Debate on third reading of Bill C-14, An Act to amend the Criminal Code and to make related amendments to other Acts (medical assistance in dying)
Senator Munson: Honourable senators, tonight I am thinking of the tens of thousands or perhaps hundreds of thousands with a degenerative disease. I am thinking of those with Huntington’s, MS, and on a personal note, thinking of those here on Parliament Hill with ALS. They are excluded from this bill. With that in mind and with their rights in mind, I want to say clearly and concisely that as we talk about death, we’re also talking about quality of life. This amendment is about compassion, and it is about human rights. Thank you.
Hon. Senators: Hear, hear!
Senator Enverga: May I ask you a question, Senator Munson?
Senator Munson: Yes.
Senator Enverga: You mentioned several diseases, Huntington’s, ALS and so many more.
Are they grounds for someone to request assisted dying? Is that what you are saying? Is their quality of life while dealing with those kinds of diseases so poor? Do you think they feel that they are worthless, that they don’t have anything in life left for them? Is that how you perceive why they should die?
Senator Munson: Honourable senator, it’s simply a matter of personal choice. We don’t live inside the bodies of others who have these diseases. We don’t understand and feel the suffering that they are going through. If they do give consent, and there are these safeguards put into place with physicians and others, it is their personal choice. I think that we must respect that.
Senator Enverga: I understand it is their personal choice. However, you were thinking about someone, perhaps, who is a caregiver and cares for them who doesn’t like them or sort of doesn’t respond to them well. Don’t you think that if these people who have these ailments, ALS and Huntington’s, if they have the proper caregiver, somebody to talk to, do you not think that they would refuse to have this death because someone receives their love?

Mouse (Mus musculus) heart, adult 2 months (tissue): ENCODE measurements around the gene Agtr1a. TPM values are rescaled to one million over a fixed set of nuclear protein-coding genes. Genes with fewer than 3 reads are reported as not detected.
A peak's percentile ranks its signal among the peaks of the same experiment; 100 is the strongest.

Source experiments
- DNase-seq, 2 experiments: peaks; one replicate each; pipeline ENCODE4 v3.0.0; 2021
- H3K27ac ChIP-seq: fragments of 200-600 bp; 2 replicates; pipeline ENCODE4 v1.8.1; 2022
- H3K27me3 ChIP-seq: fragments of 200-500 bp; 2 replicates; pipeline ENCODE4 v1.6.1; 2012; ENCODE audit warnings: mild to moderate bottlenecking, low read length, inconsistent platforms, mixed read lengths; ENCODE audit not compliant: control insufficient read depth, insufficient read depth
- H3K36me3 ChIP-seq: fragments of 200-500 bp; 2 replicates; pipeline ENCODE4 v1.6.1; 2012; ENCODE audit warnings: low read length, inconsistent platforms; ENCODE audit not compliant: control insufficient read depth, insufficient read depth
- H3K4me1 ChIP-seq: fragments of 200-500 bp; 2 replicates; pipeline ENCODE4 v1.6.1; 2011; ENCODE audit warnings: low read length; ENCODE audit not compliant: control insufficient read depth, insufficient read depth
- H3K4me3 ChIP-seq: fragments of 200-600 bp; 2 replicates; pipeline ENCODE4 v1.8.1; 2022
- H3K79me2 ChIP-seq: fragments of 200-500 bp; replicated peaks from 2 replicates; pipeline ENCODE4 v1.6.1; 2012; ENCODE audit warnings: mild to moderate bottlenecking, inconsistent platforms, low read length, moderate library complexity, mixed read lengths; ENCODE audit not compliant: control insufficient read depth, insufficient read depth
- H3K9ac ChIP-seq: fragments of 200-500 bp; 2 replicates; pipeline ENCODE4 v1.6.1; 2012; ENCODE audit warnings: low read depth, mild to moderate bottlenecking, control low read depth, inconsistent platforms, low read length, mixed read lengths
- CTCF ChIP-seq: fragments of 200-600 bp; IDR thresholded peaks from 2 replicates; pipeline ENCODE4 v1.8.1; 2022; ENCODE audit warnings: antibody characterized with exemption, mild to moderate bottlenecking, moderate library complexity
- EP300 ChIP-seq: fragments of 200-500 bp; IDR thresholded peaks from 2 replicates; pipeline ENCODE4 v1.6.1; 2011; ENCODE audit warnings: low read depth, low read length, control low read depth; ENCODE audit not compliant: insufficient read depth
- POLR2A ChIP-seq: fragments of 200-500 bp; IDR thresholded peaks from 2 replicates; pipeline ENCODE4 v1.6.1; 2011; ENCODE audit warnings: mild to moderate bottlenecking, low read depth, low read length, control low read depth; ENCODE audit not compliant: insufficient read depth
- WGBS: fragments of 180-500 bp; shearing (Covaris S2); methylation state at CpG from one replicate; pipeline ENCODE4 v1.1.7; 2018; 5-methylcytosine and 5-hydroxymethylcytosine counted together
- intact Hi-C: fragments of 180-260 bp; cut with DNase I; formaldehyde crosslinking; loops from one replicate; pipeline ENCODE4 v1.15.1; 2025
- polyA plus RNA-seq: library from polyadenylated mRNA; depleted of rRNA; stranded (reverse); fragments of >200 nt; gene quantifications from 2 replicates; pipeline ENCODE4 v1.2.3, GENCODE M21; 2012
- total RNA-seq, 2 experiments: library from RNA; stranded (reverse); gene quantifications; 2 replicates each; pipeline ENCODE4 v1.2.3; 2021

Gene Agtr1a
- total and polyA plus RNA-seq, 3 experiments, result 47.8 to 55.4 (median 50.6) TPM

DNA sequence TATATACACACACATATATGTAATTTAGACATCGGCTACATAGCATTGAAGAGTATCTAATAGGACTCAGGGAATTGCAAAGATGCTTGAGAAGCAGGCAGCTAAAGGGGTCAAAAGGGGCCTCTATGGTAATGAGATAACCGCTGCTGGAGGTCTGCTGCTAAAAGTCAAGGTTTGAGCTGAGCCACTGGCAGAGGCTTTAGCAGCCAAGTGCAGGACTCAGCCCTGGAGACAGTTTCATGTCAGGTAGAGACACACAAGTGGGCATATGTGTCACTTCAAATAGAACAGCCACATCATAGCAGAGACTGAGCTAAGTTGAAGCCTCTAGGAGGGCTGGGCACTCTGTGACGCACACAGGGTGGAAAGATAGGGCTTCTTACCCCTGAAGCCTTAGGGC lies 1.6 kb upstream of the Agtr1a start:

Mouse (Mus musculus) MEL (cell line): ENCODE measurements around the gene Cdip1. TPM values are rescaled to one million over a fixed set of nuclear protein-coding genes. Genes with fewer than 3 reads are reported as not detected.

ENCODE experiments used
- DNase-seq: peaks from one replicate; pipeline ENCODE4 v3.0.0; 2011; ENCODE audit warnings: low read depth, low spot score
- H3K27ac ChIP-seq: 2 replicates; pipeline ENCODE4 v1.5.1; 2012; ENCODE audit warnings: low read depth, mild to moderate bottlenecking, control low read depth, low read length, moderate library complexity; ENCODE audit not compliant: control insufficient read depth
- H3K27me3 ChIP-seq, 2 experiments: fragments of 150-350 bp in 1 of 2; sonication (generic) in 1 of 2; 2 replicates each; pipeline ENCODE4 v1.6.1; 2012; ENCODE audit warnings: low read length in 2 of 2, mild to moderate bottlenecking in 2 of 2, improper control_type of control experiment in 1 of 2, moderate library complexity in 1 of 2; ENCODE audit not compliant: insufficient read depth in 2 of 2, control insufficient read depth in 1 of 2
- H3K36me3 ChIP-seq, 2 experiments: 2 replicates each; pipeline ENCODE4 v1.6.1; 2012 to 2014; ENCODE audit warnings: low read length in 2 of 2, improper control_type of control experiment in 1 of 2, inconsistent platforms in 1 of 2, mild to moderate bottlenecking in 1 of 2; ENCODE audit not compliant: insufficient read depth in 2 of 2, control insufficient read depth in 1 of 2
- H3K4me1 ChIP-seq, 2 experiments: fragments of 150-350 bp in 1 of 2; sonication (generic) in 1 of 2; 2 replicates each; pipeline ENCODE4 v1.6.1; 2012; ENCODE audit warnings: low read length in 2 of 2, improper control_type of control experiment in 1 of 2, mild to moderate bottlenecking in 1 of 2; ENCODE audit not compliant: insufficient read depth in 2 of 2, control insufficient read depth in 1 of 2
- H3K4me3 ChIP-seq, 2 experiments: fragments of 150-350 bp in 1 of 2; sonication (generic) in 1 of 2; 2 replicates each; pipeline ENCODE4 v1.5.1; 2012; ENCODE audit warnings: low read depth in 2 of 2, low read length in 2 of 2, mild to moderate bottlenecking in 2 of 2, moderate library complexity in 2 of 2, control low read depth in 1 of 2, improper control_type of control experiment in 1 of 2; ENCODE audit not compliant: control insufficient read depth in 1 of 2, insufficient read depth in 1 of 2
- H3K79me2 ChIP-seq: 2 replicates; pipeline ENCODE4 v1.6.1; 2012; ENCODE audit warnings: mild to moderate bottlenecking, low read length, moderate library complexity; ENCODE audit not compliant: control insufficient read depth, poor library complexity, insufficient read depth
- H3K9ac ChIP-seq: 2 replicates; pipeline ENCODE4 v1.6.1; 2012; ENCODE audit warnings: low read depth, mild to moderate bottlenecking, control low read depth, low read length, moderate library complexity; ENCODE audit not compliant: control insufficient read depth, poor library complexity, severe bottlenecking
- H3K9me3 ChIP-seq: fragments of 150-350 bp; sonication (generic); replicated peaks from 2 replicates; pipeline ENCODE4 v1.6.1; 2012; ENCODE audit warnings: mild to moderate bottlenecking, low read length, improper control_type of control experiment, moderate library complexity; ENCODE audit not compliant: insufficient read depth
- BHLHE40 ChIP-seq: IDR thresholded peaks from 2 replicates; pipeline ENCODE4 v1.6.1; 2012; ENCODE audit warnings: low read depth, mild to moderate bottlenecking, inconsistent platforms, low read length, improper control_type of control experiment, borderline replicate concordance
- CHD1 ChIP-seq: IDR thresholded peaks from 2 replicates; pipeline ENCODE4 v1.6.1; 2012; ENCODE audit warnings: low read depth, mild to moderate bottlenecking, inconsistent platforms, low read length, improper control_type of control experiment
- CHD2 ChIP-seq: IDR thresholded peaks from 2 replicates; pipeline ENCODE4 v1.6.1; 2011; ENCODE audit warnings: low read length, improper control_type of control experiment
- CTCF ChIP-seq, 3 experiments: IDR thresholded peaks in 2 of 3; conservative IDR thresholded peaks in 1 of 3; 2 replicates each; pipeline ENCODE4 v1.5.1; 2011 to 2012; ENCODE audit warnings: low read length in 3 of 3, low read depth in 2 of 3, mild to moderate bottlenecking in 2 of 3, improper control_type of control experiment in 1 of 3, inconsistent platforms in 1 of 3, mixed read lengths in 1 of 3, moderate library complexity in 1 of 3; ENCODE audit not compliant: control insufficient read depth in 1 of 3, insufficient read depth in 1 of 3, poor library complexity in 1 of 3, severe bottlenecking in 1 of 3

Senator Munson: Honourable senator, they do have the right to life. That is what we would all love to see. We would all love to live a natural, healthy life. However, in this time, living in this country, it is about choice. Whether you live in a rich environment or in a poor environment, at the end of the day, an adult in this country who has the competency to understand what he or she is going through has the right to live, and also has the right to have the dignity of a quiet and dignified death. They have a right to choose their time.
Senator Enverga: Senator Munson, I know they have the right to life, and now they have the right to die. However, don’t you think that if they have the right care they wouldn’t do that? That is not the question, right? It is not palliative care we are talking about here. If we allow this to happen, are you not scared that palliative care will not be there and it will not be given to them because they have choices?
Senator Munson: Honourable senator, the Supreme Court is allowing this to happen. I am confident there are enough safeguards.
No matter what happens at the end of this day, or tomorrow or the next day, one would hope that some amendments are accepted on the other side to show that Parliament does work. At the end of the day, we will still have a bill that will, hopefully, allow every Canadian to make that choice. It’s pretty simple from my perspective.
Some Hon. Senators: Question!
The Hon. the Speaker: Senator Enverga, one more.
Senator Enverga: We are talking about safeguards. If we allow this amendment, we are putting the cart before the horse. Let’s open it up, but put the safeguards first before this amendment.
Senator Munson: I will repeat what I said before: The safeguards are there. We are going to have further discussion on so many amendments that will come before us on this issue. This is about a person’s human rights, the right to die in dignity and have the choice to do so or the right to live and have the choice to do so. It is that simple at the end of the day. Thank you.